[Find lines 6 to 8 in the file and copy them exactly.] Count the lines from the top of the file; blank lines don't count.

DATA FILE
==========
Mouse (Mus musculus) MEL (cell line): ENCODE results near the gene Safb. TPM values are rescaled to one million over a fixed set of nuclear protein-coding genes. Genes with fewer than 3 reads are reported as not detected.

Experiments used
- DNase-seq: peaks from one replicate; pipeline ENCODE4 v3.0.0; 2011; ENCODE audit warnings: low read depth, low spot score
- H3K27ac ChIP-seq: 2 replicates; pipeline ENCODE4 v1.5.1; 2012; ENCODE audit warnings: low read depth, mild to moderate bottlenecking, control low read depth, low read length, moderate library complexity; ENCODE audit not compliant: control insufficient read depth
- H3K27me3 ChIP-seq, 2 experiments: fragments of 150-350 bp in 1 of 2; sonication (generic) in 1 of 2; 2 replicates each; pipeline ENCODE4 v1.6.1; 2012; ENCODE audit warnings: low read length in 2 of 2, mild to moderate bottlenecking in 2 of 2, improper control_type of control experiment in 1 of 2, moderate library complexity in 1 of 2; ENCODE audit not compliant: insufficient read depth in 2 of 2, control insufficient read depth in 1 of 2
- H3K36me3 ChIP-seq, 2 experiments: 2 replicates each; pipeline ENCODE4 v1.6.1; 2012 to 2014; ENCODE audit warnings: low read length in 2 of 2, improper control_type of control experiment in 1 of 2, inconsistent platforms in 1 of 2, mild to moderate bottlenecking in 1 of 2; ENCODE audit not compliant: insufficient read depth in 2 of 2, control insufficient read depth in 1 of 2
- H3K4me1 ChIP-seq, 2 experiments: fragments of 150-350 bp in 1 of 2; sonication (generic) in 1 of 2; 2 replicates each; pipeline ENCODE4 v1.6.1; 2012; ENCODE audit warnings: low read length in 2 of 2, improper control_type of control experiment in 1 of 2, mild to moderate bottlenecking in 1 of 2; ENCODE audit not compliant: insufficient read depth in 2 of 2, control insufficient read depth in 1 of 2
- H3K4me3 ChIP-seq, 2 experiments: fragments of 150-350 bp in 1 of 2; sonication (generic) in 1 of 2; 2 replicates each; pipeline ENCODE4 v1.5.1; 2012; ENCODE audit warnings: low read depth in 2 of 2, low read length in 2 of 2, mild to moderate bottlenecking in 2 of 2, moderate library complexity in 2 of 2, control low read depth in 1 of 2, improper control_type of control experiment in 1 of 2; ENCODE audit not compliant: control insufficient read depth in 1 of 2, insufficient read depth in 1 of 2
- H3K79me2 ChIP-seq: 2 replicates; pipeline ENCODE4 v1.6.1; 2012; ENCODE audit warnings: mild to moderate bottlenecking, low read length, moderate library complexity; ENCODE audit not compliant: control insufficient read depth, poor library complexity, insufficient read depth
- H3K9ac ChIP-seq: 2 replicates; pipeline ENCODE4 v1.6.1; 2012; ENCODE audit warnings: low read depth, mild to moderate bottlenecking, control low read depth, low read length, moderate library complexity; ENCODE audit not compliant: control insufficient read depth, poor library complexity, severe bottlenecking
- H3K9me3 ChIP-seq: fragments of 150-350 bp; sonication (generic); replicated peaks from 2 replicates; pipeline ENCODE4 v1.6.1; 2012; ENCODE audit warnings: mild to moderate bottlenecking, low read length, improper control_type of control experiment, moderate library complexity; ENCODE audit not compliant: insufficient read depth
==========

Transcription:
- H3K36me3 ChIP-seq, 2 experiments: 2 replicates each; pipeline ENCODE4 v1.6.1; 2012 to 2014; ENCODE audit warnings: low read length in 2 of 2, improper control_type of control experiment in 1 of 2, inconsistent platforms in 1 of 2, mild to moderate bottlenecking in 1 of 2; ENCODE audit not compliant: insufficient read depth in 2 of 2, control insufficient read depth in 1 of 2
- H3K4me1 ChIP-seq, 2 experiments: fragments of 150-350 bp in 1 of 2; sonication (generic) in 1 of 2; 2 replicates each; pipeline ENCODE4 v1.6.1; 2012; ENCODE audit warnings: low read length in 2 of 2, improper control_type of control experiment in 1 of 2, mild to moderate bottlenecking in 1 of 2; ENCODE audit not compliant: insufficient read depth in 2 of 2, control insufficient read depth in 1 of 2
- H3K4me3 ChIP-seq, 2 experiments: fragments of 150-350 bp in 1 of 2; sonication (generic) in 1 of 2; 2 replicates each; pipeline ENCODE4 v1.5.1; 2012; ENCODE audit warnings: low read depth in 2 of 2, low read length in 2 of 2, mild to moderate bottlenecking in 2 of 2, moderate library complexity in 2 of 2, control low read depth in 1 of 2, improper control_type of control experiment in 1 of 2; ENCODE audit not compliant: control insufficient read depth in 1 of 2, insufficient read depth in 1 of 2